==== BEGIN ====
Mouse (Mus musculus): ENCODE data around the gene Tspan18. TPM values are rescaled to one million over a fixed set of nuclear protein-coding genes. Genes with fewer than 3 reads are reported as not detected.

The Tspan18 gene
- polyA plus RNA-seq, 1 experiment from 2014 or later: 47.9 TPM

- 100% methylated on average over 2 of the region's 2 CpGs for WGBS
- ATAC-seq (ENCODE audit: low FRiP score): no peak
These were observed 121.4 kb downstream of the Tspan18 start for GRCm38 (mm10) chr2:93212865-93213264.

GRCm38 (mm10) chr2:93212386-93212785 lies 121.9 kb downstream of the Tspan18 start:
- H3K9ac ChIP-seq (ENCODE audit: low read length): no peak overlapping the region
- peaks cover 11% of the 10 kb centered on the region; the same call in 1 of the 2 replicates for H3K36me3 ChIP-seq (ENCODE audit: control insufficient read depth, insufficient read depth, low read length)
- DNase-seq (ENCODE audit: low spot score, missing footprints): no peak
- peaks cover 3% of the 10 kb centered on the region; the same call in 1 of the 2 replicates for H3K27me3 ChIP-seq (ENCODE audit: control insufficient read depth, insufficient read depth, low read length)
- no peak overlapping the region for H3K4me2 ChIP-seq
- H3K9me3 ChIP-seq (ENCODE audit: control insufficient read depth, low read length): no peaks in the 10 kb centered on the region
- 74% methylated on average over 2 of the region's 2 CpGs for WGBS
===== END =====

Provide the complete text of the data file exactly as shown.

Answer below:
Mouse (Mus musculus): ENCODE data around the gene Tspan18. TPM values are rescaled to one million over a fixed set of nuclear protein-coding genes. Genes with fewer than 3 reads are reported as not detected.

The Tspan18 gene
- polyA plus RNA-seq, 1 experiment from 2014 or later: 47.9 TPM

- 100% methylated on average over 2 of the region's 2 CpGs for WGBS
- ATAC-seq (ENCODE audit: low FRiP score): no peak
These were observed 121.4 kb downstream of the Tspan18 start for GRCm38 (mm10) chr2:93212865-93213264.

GRCm38 (mm10) chr2:93212386-93212785 lies 121.9 kb downstream of the Tspan18 start:
- H3K9ac ChIP-seq (ENCODE audit: low read length): no peak overlapping the region
- peaks cover 11% of the 10 kb centered on the region; the same call in 1 of the 2 replicates for H3K36me3 ChIP-seq (ENCODE audit: control insufficient read depth, insufficient read depth, low read length)
- DNase-seq (ENCODE audit: low spot score, missing footprints): no peak
- peaks cover 3% of the 10 kb centered on the region; the same call in 1 of the 2 replicates for H3K27me3 ChIP-seq (ENCODE audit: control insufficient read depth, insufficient read depth, low read length)
- no peak overlapping the region for H3K4me2 ChIP-seq
- H3K9me3 ChIP-seq (ENCODE audit: control insufficient read depth, low read length): no peaks in the 10 kb centered on the region
- 74% methylated on average over 2 of the region's 2 CpGs for WGBS